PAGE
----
1) Having a cheese blog makes me think about cheese a lot. When I say a lot, I mean it. I felt the need to eat cheese, any kind, everyday. The more people I told about the blog, the more I absolutely had to have it.
2) I bought too much cheese last week. Comte was great, but Comte with six meals in a row was a tad overwhelming.
3) Seriously, why did I eat cafeteria mac-and-cheese last week? Cheese cravings.

Follow-up questions about my blog:

1) How often will I be writing/trying new cheeses?
A) One cheese per week. I will post every Sunday. If I have leftover cheese, then I will probably write about it the following week.

2) How do you pick your cheese-of-the-week?
A) I don't have a system...yet. Feel free to leave a comment with a suggestion. (You don't have to have a Google Account to do so.)

3) Are you judging the cheese by itself or by its use in a recipe?
A) Just plain. I'll get a cool matrix of cheeses up soon.

4) Why Ready, Set, Kate? Do you have a cheese nickname?
A) I picked out way before I thought to blog about cheese. I just thought the title sounded fun and had recently decided to go by the name Kate. (That makes me Kate, the blogger formerly known as Katie.) I don't particularly have a cheesy nickname, although I was addressed as "Cheese Girl." My initial reaction was not positive. If you leave a comment written to Cheese Girl, I won't respond. (But secretly, I would still be thrilled to have comment!) Cheesekate was another nickname mentioned to me. I do like cheesecake. This is a "possible" for approved-by-me nicknames.

That said, I had no particular inspiration for this week's cheese. In spite of thinking about cheese all of the time, I ended up picking one out at random at Harris Teeter. Without further ado, I present:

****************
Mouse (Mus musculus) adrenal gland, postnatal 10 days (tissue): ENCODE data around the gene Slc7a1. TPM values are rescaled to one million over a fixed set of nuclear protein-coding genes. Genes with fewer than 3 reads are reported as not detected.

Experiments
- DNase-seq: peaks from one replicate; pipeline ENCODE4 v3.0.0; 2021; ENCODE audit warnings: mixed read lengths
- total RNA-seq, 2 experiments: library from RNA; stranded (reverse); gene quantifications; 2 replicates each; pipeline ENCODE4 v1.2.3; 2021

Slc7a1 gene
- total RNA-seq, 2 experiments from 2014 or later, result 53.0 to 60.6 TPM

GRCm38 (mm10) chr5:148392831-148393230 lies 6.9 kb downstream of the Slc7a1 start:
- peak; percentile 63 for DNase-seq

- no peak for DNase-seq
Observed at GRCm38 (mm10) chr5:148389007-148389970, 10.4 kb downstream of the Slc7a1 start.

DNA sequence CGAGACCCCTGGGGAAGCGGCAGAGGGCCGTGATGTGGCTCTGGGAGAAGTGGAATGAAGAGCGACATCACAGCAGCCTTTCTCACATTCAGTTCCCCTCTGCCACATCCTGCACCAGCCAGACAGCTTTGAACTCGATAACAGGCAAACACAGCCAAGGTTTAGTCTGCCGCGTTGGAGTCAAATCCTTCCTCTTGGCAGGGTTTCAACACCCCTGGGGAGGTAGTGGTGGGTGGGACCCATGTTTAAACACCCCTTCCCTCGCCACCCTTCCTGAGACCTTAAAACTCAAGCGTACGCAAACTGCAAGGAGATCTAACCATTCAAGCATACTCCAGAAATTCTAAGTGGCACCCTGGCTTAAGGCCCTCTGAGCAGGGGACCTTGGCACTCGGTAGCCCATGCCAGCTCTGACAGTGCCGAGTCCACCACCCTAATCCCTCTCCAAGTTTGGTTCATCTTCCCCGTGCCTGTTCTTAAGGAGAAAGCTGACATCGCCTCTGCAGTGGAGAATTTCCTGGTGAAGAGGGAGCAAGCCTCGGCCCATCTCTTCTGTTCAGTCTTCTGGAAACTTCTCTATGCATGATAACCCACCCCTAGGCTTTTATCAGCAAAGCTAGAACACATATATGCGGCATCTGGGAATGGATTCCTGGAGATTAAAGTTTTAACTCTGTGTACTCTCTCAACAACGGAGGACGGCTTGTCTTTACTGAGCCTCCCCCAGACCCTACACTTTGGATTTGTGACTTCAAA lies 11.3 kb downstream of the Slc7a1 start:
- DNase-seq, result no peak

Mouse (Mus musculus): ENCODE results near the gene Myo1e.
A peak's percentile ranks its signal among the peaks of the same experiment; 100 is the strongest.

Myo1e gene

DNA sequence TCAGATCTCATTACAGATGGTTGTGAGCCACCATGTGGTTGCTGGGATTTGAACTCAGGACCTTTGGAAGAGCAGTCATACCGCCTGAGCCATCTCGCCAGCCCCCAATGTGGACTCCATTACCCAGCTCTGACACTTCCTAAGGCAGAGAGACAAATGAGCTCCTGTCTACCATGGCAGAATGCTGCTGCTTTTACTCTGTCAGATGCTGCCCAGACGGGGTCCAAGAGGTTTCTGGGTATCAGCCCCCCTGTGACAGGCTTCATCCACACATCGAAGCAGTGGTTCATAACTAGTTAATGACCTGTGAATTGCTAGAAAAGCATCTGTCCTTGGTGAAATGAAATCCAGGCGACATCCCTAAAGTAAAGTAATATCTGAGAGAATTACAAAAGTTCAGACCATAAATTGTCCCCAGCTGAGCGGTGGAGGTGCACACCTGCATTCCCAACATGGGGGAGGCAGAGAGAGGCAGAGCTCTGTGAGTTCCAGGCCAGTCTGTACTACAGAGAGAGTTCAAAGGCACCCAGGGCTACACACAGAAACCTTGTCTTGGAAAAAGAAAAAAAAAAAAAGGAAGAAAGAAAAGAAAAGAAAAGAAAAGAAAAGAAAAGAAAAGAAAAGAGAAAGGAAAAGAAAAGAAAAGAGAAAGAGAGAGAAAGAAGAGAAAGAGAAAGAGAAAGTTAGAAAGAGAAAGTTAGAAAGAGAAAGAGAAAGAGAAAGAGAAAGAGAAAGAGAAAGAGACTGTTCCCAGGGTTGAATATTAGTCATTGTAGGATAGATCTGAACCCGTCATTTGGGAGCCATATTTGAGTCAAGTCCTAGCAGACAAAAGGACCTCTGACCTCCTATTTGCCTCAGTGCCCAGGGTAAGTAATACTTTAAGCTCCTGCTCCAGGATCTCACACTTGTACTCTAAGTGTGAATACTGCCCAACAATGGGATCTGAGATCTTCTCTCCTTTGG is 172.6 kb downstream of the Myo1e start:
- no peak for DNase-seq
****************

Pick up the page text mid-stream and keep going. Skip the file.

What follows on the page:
Price: 19.99/pound
Smell: Good! Fragrant and oak-y

This week, I decided to make a hearty brunch and more importantly, use all of the cheese! I did not use a recipe, but I'm fairly certain that this is, thus far, "Kate's Ultimate Omelet."

Step One: Shred Cheese. All of it! (.35 lb) Sorry about the fuzzy picture, having some weird problems with the the good photo of the shredded cheese. Blame my excitement and ridiculous amount of sugar and caramel syrup in my coffee.

Step Two: Melt a generous Tbsp of real butter and caramelize half of a yellow onion. (This smelled fantastic! I am a sucker for the melted butter smell, and was super excited for omelet time.)

Step Three: Add chives to onions when they are translucent. Remove from pan and set aside. Whisk 4 egg whites and three eggs together with a splash of milk for omelet base. (This was too much egg goo, I would use one less of each next time.) With heat on low, pour eggs into pan. Salt and pepper it up for fun. Once the egg sets up and looks just about firm, add shredded Manchego (save some for on top) and onion-chive mix.